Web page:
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Willy Wonka & The Chocolate Factory: 4K Ultra HD
(Gene Wilder, Jack Albertson, Peter Ostrum, Roy Kinnear, Julie Dawn Cole, et al / 2-Disc Blu-ray+Digital / PG / (1971) 2021 / Warner Bros.)

Overview: Directed by Mel Stuart and starring Gene Wilder as the legendary Candy Man Willy Wonka, this splendiferous movie brings to the screen the endlessly appetizing delights of Roald Dahl’s cherished book.

Coated with flavorful tunes and production designs that are a visual treat for the eyes, this effervescent musical never fails to enchant young and old.

On a whirlwind tour of Willys incredible, edible realm of chocolate waterfalls, elfish Oompa-Loompas and industrial-sized confections, a boy named Charlie (Peter Ostrum) will discover the sweetest secret of all: a generous, loving heart.

And viewers will rediscover all the timeless magic as it was meant to be seen.

Blu-ray Verdict: Warner Bros. is expanding their 4K Ultra HD Blu-ray catalog offerings this month with the release of the oh-so colorful, and gloriously kinda-sorta edible (!) Willy Wonka & The Chocolate Factory in the expansive 4K Ultra HD video format this June 29th, 2021.

For my money, this Willy Wonka & The Chocolate Factory: 4K Ultra HD + Blu-ray + Digital combo packs sharpness takes a fairly large step forward from others in their 4K Ultra HD catalog and even comes with HDR (High Dynamic Range) for the complete 4K Ultra HD experience, of course.

So, what we have is Willy Wonka & The Chocolate Factory presented to us as a two-disc combo pack with a sheet for a Digital HD Copy. Other stand out points you should know are: Codec: HEVC / H.265, Resolution: Native 4K (2160p), HDR: HDR10, Aspect ratio: 1.85:1, and Original aspect ratio: 1.85:1.

Featuring Dolby Vision and HDR10 for brighter, deeper, and way more lifelike colors, as with most all 4K UHDs, everything that we watch features these qualities - but somehow, this film gloriously shines within them all.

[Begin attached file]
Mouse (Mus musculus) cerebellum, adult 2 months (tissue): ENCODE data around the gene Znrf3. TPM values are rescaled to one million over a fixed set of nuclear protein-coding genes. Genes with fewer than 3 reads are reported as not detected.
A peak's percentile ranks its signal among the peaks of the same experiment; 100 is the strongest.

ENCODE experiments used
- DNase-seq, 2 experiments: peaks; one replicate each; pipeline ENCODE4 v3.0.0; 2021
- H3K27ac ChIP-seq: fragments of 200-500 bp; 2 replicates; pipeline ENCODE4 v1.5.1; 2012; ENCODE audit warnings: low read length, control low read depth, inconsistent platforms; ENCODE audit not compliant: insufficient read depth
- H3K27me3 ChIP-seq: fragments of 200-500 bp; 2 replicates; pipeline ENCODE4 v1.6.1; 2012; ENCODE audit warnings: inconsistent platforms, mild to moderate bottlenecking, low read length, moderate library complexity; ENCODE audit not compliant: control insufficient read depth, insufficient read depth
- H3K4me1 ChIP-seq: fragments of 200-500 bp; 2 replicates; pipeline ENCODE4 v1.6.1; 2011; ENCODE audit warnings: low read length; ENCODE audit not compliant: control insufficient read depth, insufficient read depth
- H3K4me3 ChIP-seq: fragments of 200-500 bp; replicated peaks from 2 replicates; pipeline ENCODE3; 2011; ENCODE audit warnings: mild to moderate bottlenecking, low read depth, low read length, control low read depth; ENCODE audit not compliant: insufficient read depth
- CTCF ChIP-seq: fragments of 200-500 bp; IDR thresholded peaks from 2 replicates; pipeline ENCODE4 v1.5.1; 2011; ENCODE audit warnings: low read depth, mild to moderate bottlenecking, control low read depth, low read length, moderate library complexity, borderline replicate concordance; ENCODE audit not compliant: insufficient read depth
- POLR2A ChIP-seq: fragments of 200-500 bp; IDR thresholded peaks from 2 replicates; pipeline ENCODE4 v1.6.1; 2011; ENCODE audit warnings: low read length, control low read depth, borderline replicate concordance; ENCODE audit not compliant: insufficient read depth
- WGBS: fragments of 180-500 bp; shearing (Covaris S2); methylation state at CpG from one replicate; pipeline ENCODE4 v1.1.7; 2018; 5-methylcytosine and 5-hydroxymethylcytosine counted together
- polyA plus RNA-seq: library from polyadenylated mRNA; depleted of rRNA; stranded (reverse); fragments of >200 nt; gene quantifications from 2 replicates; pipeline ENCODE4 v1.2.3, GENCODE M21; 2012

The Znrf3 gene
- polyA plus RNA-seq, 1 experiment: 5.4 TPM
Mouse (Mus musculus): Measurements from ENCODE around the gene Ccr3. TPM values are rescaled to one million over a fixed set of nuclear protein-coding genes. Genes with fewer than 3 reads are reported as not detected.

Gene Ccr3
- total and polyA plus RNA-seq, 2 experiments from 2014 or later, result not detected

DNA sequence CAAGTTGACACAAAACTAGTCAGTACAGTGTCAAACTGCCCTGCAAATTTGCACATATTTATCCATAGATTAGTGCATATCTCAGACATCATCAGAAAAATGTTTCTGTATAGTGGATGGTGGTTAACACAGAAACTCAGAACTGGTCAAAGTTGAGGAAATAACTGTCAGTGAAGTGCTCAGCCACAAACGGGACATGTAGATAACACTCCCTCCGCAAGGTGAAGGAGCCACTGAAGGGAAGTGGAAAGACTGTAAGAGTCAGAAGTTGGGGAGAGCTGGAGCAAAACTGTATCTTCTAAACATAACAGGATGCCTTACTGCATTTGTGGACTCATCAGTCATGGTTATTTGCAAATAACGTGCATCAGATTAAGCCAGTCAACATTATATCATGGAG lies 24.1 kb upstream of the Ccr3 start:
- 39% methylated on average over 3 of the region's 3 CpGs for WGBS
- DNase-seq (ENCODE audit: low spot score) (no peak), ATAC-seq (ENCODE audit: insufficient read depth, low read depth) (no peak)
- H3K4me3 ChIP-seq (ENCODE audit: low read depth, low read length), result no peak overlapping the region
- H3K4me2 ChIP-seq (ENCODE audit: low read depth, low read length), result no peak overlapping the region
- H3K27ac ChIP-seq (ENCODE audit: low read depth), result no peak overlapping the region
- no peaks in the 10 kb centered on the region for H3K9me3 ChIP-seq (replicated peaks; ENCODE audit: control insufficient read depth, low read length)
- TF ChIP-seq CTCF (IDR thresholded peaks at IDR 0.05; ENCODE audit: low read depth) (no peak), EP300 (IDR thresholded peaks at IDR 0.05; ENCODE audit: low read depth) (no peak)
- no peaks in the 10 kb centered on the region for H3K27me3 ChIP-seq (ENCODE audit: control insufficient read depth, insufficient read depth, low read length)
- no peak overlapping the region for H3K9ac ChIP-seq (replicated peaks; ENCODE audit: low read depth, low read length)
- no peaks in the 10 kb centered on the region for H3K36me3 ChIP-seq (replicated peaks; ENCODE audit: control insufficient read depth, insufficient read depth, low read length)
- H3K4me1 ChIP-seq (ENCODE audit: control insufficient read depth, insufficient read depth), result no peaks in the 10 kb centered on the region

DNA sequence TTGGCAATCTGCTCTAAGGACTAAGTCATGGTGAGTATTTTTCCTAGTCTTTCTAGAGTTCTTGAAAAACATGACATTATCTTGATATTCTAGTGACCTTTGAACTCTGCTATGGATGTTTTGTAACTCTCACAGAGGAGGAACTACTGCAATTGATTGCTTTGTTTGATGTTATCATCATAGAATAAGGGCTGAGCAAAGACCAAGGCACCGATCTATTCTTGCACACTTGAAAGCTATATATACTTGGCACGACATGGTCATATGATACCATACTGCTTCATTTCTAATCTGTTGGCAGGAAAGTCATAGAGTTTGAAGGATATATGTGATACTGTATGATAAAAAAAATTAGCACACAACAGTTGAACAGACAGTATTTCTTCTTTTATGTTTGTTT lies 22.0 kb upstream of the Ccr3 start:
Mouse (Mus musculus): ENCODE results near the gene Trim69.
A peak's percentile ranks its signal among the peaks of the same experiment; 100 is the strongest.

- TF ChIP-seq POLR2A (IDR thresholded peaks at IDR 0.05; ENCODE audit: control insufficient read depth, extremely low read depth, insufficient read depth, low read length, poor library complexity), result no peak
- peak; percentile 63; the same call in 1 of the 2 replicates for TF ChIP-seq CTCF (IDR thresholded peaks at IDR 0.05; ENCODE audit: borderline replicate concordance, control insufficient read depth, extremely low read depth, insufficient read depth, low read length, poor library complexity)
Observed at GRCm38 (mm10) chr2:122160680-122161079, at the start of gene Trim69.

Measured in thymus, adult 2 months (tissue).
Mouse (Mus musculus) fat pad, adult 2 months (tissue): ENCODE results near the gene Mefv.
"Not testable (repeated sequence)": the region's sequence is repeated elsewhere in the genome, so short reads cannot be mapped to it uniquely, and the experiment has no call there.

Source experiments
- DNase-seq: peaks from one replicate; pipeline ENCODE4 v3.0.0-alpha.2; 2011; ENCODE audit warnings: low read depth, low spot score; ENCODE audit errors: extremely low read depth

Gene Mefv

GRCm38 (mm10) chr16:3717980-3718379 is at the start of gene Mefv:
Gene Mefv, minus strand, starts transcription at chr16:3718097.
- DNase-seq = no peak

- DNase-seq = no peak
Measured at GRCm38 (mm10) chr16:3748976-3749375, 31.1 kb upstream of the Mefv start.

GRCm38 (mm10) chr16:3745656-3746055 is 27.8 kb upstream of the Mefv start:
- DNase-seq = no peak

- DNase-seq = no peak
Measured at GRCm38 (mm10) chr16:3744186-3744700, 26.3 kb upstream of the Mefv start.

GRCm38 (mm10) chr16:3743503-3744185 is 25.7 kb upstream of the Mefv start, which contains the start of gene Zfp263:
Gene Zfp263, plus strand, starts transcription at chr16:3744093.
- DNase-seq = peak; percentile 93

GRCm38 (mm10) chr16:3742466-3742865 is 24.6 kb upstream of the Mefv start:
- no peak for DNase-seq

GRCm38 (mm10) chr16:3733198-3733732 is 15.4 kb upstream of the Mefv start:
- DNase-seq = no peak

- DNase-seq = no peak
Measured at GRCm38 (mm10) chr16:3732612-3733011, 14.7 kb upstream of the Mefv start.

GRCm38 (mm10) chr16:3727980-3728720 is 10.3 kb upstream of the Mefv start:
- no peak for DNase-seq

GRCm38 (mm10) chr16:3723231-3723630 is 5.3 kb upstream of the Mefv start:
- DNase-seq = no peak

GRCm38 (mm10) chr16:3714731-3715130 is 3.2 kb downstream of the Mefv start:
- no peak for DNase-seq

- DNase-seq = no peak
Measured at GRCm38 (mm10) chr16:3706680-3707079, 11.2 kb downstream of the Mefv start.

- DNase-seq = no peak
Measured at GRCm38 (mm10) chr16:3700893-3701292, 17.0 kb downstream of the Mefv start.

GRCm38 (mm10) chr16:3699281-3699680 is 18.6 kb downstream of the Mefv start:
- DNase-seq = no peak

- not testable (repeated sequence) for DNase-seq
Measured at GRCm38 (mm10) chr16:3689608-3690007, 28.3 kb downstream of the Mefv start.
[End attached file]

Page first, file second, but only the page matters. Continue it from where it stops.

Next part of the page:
Noticeably crisper with the overall clarity receiving an obvious boost here on this release, what is more is that it is enjoyably noticeable.

For as well as some new nuances to the somewhat drab palette courtesy of Dolby Vision we also get to witness sudden bright pops of color; such as the truly breathtaking, and musical Pure Imagination scene, where the camera pans around inside the factory floor, where all the grass, candy canes and toadstools are situated!

Indeed, the picture enjoys the fruits of the added resolution in terms of bringing out the aforementioned extremely fine facial and some of the yellow graded material - notably the fine detail to the faces of the three people (two adults, one child ... and half a clock!) in the brilliant You Lose! Good Day Sir! scene!

As for the audio, well we have the choices here of: English: DTS-HD Master Audio 5.1 (48kHz, 24-bit), French: Dolby Digital Mono, and Spanish: Dolby Digital Mono.

Overall, this is a very strong 4K HDR Blu-ray presentation, and, for the most part, the audio track remains fairly similar to its DTS-HD counterpart; with much of the action occupying the surrounds with outstanding directionality and placement where effects flawlessly pan between the sides and rears.

OK, well, as for the actual movie, well, as people tend to forget, Willy Wonka is not a nice man from the onset. Yet, somehow, you cannot help but like him. Hey, at least as he is played by Gene Wilder in, the semi-psychedelic, and psychotronic 1971 version of Roald Dahls classic childrens novel.

Wonka is aloof, sardonic, sarcastic, mysterious, manipulative, and devious - a leprechaun with a hyperactive thyroid and an edge. But, as Wilder plays him, you sense the sweetness behind the wild gleam in his eyes.

indeed, he is really hoping that one of the five children he has invited to tour his chocolate factory will be a worthy heir to the world of his imagination.

Yes, Wonka is a cynic and a misanthrope. I mean, what else could he be after sequestering himself in his own little world for years on end? But he wants to believe that there is still some good to be found in a weary world and thus Wilder captures Dahls creation perfectly!

The rest of the cast is perfect, too, and they make the most of Dahls often witty script. Peter Ostrom, in particular, is excellent as Charlie.

Yet, this minor classic of a movie has its flaws. The production design suffers from a lack of budget. Wonkas Chocolate Room looks like an elaborate mini-golf course, with a dirty river running through it, in a brick warehouse.

The Inventing Room is meant to be a whimsical, magical laboratory, but comes off more like an especially elaborate hideout for the Joker on the old Batman TV series!

The songs range from reasonably good (Veruca Salts ode to brattiness I Want the Whole World) to saccharine (The Candy Man) to downright wretched re: the Oompa-Loompa oeuvre entire, with lousy choreography to match!

Wilders rendition of Pure Imagination, an overly sugary confection that could induce diabetic comas in the wrong hands, works thanks to the faraway look in his eyes; he makes it magical.